How to make a far-reaching impact?

The magnitude and reach of your impact is what gets you noticed and promoted.

But the catch is, you get recognized for demonstrated performance, not just willingness or potential.

This creates a conundrum: To get promoted to the next level, you need to repeatedly make an impact expected from the level above your current one, without yet having the official authority to do so.

On top of that, if you don't want to pursue the management track, you have to positively impact other people without being their official supervisor—and thus not having direct control over their performance.

How is it possible to achieve this?

How to impact the performance of the whole team or company?

It's hard to be completely exhaustive, as there are many ways you can positively impact other people's performance. But let's explore several of them so you can get a good gist and build the mindset that will let you come up with further ideas on your own.

1. Teach, mentor, and share your knowledge

Start small. Discuss stuff with your teammates. Spread your knowledge through code reviews, pair programming, and team meetings. Lead by example, through your work and behavior.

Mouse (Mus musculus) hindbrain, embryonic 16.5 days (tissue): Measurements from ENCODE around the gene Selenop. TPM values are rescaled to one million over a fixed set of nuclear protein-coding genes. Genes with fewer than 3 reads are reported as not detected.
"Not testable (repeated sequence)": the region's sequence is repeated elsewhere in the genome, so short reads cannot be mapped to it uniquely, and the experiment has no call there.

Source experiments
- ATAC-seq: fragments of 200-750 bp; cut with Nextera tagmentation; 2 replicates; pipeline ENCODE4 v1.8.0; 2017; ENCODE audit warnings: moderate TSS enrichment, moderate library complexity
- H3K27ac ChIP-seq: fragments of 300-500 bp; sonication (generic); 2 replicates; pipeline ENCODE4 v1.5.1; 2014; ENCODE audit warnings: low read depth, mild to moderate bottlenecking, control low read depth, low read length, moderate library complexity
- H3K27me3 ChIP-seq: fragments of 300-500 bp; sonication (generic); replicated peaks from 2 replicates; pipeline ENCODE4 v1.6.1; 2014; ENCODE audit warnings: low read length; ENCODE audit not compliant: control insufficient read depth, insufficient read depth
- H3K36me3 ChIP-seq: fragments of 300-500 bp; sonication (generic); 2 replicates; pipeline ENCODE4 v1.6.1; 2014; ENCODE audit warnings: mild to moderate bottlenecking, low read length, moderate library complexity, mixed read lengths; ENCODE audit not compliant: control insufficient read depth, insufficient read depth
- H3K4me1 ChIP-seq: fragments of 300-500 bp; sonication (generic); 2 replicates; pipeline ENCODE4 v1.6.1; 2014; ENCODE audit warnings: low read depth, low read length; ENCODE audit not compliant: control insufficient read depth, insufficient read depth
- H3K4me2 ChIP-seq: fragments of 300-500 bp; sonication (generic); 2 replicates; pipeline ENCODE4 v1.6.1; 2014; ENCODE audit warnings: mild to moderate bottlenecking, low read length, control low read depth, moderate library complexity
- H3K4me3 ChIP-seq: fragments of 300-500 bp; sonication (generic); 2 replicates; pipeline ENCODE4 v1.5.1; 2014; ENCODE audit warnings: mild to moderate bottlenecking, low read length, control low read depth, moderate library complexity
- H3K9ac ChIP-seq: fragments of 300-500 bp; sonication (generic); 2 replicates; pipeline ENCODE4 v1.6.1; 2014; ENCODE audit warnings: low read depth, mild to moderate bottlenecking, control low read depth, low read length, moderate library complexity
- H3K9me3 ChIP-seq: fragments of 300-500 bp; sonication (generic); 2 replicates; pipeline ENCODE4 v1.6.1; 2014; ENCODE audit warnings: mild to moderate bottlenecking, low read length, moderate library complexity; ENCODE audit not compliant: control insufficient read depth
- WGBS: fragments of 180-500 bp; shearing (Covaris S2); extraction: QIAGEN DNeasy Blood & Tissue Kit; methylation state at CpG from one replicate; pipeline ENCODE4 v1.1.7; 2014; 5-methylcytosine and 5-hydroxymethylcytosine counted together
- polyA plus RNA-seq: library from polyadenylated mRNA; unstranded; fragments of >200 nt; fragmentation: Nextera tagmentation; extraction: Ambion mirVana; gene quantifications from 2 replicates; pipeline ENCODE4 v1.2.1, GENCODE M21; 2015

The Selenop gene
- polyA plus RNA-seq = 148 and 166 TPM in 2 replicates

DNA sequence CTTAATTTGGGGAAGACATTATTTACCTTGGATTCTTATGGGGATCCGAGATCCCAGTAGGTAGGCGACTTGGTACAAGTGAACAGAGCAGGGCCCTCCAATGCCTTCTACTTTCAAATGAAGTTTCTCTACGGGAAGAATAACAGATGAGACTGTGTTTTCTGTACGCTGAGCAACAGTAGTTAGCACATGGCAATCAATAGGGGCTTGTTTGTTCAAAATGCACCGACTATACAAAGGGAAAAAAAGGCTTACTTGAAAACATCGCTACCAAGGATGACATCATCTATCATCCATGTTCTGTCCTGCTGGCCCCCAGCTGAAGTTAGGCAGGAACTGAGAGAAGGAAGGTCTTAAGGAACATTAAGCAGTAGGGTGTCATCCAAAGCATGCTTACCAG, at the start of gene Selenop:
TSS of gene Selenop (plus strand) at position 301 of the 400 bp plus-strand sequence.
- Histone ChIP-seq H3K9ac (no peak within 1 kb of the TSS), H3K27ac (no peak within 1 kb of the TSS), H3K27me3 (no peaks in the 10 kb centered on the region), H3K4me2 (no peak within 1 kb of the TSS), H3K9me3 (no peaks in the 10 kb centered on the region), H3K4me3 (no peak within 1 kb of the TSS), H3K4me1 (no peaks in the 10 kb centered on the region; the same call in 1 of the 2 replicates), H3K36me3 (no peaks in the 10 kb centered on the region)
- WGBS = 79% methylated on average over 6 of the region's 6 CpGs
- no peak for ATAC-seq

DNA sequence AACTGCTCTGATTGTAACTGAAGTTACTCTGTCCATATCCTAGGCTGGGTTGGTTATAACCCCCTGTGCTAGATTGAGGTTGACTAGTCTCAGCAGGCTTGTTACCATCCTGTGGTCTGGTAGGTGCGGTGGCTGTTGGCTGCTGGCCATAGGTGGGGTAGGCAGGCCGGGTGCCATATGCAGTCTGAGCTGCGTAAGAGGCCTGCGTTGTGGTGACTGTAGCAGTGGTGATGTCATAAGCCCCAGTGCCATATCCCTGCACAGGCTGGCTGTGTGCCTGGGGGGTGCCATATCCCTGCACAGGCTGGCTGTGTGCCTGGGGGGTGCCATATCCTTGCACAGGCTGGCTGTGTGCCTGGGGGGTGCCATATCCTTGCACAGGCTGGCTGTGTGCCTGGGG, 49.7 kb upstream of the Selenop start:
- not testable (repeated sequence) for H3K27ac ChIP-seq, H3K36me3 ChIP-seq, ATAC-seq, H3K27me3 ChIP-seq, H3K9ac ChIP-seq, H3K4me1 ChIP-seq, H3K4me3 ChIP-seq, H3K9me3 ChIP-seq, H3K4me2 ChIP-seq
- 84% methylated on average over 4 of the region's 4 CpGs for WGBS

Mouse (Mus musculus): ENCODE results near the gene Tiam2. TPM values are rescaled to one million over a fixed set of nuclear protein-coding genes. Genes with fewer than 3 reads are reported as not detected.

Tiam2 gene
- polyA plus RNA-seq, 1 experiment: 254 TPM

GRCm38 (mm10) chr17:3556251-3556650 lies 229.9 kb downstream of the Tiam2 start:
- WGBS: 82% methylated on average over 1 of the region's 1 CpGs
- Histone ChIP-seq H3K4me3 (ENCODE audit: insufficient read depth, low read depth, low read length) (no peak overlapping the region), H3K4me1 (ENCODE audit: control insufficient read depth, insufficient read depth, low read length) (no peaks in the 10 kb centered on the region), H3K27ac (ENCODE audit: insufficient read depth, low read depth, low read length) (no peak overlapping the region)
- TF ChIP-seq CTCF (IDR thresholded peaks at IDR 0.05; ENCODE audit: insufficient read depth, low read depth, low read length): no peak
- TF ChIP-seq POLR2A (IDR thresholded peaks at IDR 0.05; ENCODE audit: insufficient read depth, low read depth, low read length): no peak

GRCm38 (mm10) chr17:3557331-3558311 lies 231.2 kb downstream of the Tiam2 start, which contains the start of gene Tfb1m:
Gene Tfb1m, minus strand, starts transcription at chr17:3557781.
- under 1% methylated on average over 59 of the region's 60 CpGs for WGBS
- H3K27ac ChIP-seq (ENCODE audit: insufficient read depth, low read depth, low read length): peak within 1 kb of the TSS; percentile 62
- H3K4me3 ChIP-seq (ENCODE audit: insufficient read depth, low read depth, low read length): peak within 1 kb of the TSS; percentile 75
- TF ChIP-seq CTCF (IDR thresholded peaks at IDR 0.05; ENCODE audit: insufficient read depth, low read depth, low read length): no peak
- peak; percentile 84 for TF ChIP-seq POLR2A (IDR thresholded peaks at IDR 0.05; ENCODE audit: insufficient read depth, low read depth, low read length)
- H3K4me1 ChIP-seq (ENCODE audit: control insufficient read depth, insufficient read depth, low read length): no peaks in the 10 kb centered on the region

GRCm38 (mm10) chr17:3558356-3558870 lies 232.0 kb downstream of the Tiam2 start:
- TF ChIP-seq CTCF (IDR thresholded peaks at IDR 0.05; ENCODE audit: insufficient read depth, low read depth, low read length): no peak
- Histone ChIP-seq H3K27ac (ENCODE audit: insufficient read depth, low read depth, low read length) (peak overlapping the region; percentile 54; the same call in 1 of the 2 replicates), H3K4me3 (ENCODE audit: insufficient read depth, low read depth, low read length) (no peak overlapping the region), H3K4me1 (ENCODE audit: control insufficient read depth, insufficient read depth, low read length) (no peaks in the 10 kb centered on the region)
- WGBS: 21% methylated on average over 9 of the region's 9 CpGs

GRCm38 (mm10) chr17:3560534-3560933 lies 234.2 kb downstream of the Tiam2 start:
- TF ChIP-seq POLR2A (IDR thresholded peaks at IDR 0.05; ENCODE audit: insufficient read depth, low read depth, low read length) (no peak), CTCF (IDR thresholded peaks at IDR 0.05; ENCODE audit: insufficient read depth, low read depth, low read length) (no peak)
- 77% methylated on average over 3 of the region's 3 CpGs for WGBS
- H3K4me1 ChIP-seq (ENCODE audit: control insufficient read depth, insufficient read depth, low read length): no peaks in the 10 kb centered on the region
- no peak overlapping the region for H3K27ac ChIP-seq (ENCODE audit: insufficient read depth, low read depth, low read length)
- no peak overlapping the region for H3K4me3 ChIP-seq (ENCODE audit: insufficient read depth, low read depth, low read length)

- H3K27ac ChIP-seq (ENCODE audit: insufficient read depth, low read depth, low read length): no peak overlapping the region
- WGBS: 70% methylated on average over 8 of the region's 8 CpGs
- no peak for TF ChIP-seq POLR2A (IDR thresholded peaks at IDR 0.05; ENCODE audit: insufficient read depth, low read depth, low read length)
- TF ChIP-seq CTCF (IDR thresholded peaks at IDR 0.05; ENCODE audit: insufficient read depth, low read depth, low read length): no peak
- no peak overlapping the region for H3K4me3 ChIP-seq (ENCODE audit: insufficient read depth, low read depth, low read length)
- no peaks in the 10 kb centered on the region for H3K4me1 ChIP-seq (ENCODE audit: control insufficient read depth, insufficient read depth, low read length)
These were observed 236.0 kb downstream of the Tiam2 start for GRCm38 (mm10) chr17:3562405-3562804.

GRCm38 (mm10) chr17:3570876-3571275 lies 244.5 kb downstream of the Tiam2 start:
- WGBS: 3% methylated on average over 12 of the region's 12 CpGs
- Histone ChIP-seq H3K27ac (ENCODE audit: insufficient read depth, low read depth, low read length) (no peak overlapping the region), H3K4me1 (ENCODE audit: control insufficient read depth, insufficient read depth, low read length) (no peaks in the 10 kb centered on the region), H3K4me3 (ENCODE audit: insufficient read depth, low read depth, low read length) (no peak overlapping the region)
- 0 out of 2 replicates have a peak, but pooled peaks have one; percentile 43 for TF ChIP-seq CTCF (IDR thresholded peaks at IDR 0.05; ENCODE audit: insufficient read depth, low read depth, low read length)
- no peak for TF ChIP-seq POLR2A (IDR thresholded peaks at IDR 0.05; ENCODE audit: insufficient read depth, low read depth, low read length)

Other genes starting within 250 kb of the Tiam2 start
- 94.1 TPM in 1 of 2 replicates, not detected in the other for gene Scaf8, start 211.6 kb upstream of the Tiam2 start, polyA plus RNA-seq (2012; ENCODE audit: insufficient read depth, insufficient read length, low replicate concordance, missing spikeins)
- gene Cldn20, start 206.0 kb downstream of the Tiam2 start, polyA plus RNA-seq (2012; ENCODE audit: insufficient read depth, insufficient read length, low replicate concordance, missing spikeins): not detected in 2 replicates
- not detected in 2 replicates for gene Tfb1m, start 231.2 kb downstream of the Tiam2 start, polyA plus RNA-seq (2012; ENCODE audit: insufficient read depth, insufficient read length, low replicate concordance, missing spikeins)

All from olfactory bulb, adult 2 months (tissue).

Spread your knowledge not only about coding but about anything that may impact your team's performance: processes, communication, time management.

Extend your impact to more people through brown bags, workshops, and blogging. Take opportunities to collaborate with other teams.

Finally, when you're widely recognized as an expert, take responsibility for managing company-wide learning programs or leading communities of practice.

2. Bring new knowledge into the company

Don't be a one-time sensation. Don't rely only on your previous experience.

Learn continuously. Talk to colleagues outside your company. Read. Go to conferences. Stay up to date with the industry's state-of-the-art. Research what other companies are doing. Experiment with new techniques and libraries.

Be the source of innovative knowledge that will help your team reach the next level.

3. Plan and coordinate projects

No matter what process you use, software development is, in the end, a stream of big and small projects. How well they are analyzed, broken down, planned, and executed has a tremendous impact on the performance of the teams running them.

Volunteering to prepare and lead projects is a great way to impact multiple people's performance.